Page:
THIS is a good book. It’s also an incredibly difficult read. Reading Hicks is the Olympic version of reading. It’s hard. He’s got a huge vocabulary and uses it.
So it’s a hard read, but a good read. I think it helped me solidify half-developed thoughts I’d already had about education.
Context is important in learning; memorization strings of facts is not helpful, because they don’t mean anything. Despite the efforts and convictions of many nowadays, separating knowledge and learning from values and morals leads to terrible education outcomes. Education should help form character. Education should enable a learner to deal with the tough questions in life. The end of education shouldn’t just be knowing vacuous stuff—it should be becoming a good person and therefore doing good things. That’s the gist of this book, but it gets into the delightful nitty-gritty, challenging assumptions you probably didn’t know you had.
I liked this book so much I have handed it to Rocketman to read. He is actually applying to jobs right now, and I think he has a decent chance of landing a job as a professor at a liberal arts college where an understanding of these principles would be essential. We even suspect that if I hadn’t been reading this book and discussing it with him, he may not have written his application materials the same way, and maybe wouldn’t have scored the interview for our current favorite among his job prospects.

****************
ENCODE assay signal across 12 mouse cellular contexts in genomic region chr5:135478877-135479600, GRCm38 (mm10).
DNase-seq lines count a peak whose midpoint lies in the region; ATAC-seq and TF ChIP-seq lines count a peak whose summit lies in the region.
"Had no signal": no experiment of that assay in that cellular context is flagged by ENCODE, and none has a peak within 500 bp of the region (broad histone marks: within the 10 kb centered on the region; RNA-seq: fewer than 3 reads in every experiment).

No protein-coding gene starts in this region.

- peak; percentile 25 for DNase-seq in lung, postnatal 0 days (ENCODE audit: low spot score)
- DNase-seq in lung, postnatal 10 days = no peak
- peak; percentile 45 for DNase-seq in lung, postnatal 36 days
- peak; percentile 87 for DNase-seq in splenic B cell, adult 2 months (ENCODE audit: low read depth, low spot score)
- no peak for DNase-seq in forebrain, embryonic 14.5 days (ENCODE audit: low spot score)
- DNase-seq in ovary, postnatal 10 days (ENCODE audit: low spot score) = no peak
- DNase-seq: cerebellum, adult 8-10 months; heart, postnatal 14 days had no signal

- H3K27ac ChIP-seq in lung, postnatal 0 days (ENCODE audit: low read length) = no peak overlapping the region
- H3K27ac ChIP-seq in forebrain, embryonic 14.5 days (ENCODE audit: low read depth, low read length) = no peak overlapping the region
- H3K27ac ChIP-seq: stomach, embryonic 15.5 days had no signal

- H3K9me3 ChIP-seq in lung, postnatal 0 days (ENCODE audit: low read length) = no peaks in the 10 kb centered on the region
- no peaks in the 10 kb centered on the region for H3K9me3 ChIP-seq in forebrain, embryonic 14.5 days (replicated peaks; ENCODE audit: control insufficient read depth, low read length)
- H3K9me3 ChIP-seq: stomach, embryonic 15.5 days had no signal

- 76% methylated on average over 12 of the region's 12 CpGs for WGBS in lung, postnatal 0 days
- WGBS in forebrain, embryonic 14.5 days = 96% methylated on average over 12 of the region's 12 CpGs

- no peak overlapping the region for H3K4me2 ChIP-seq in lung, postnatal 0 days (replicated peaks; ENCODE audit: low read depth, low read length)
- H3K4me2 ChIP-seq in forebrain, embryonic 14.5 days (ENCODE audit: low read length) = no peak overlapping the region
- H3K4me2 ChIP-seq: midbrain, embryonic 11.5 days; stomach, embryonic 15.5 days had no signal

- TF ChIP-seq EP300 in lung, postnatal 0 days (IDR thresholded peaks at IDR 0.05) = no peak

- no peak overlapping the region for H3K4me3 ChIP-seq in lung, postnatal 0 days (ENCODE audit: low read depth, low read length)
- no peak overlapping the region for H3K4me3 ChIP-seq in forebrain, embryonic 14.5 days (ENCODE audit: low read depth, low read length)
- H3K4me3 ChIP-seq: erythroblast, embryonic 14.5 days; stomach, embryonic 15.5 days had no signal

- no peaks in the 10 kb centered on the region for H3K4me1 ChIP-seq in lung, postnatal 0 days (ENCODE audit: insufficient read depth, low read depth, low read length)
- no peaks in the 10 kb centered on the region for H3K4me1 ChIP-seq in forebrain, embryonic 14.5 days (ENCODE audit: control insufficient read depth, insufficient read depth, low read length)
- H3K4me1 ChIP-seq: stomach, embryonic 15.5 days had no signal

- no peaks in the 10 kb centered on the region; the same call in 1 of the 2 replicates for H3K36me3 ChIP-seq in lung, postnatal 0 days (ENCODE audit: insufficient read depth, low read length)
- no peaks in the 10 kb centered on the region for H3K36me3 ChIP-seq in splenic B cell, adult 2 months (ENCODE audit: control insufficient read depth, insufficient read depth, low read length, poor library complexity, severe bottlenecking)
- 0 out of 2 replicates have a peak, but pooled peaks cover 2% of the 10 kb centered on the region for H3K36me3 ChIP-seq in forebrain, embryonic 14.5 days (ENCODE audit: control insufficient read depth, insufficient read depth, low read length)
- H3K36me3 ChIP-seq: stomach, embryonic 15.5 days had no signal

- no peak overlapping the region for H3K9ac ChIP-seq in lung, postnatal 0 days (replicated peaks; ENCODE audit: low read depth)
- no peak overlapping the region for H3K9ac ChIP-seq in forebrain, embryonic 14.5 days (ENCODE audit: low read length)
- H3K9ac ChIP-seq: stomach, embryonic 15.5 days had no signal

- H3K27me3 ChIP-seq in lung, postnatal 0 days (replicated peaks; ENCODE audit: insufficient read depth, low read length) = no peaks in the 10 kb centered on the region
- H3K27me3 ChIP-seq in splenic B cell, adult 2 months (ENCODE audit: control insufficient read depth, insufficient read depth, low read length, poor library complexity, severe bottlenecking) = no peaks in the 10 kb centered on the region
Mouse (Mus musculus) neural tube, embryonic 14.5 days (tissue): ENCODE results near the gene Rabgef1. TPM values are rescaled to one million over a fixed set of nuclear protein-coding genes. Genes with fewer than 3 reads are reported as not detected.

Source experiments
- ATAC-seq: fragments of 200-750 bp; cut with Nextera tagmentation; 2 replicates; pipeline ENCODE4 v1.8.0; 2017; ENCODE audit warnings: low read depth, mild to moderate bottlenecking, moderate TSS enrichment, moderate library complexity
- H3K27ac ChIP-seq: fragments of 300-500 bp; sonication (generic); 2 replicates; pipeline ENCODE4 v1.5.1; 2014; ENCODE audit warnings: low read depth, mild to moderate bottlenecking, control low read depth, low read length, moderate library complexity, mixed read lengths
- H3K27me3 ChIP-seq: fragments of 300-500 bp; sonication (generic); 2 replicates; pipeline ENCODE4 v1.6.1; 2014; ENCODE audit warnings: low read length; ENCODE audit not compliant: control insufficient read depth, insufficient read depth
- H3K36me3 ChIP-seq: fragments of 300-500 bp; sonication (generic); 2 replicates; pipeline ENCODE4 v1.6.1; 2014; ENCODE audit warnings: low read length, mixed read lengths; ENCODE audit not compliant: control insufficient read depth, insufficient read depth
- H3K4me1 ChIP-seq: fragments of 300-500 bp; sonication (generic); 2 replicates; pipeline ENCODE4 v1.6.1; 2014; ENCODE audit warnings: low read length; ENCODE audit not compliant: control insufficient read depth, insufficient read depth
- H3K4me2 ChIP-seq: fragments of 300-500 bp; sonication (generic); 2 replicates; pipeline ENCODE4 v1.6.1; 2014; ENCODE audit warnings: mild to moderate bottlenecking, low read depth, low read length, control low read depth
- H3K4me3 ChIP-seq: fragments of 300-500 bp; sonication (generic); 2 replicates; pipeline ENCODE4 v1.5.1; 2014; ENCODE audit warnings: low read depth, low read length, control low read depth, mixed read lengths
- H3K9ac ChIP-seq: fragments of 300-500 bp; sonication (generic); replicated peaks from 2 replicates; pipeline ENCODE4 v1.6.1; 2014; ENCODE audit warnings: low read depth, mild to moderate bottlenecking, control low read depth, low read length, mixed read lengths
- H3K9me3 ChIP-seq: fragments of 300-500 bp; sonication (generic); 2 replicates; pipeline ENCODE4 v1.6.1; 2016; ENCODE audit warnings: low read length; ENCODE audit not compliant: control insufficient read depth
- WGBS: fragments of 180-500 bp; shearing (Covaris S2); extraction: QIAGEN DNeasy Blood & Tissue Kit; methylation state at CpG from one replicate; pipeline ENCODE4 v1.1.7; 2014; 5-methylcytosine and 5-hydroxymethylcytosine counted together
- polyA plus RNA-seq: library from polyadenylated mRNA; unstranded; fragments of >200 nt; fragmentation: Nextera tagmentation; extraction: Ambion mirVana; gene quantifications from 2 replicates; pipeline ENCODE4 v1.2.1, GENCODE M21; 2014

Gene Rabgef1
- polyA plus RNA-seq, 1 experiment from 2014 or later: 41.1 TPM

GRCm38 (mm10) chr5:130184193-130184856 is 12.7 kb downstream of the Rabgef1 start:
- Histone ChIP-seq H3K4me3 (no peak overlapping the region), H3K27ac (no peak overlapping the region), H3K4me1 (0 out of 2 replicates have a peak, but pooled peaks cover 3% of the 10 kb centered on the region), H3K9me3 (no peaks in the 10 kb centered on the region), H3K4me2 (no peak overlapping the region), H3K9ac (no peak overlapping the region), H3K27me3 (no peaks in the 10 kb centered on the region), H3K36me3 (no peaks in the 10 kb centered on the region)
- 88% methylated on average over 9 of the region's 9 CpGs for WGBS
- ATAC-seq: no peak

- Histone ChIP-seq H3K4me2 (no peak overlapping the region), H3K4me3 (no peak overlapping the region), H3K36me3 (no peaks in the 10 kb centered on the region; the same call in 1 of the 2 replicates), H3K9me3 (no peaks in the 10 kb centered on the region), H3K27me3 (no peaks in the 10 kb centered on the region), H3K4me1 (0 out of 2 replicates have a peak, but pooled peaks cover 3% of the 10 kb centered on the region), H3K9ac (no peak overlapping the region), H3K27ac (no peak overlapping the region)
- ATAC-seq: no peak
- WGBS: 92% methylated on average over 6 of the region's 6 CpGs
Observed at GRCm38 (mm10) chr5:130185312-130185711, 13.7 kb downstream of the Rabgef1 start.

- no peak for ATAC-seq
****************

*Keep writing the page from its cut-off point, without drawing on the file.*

I read this book for Amy’s Up and Coming Classics Challenge 2017 in the nonfiction category. Is it a classic? The verdict: Oh, heck yes, this sucker has an honored place on my shelf. It’s the best book on modern classical education I know of, even if it is densely written. And I can easily imagine it being read and discussing by classical education fanatics in 2081. So… yes. It’s a classic!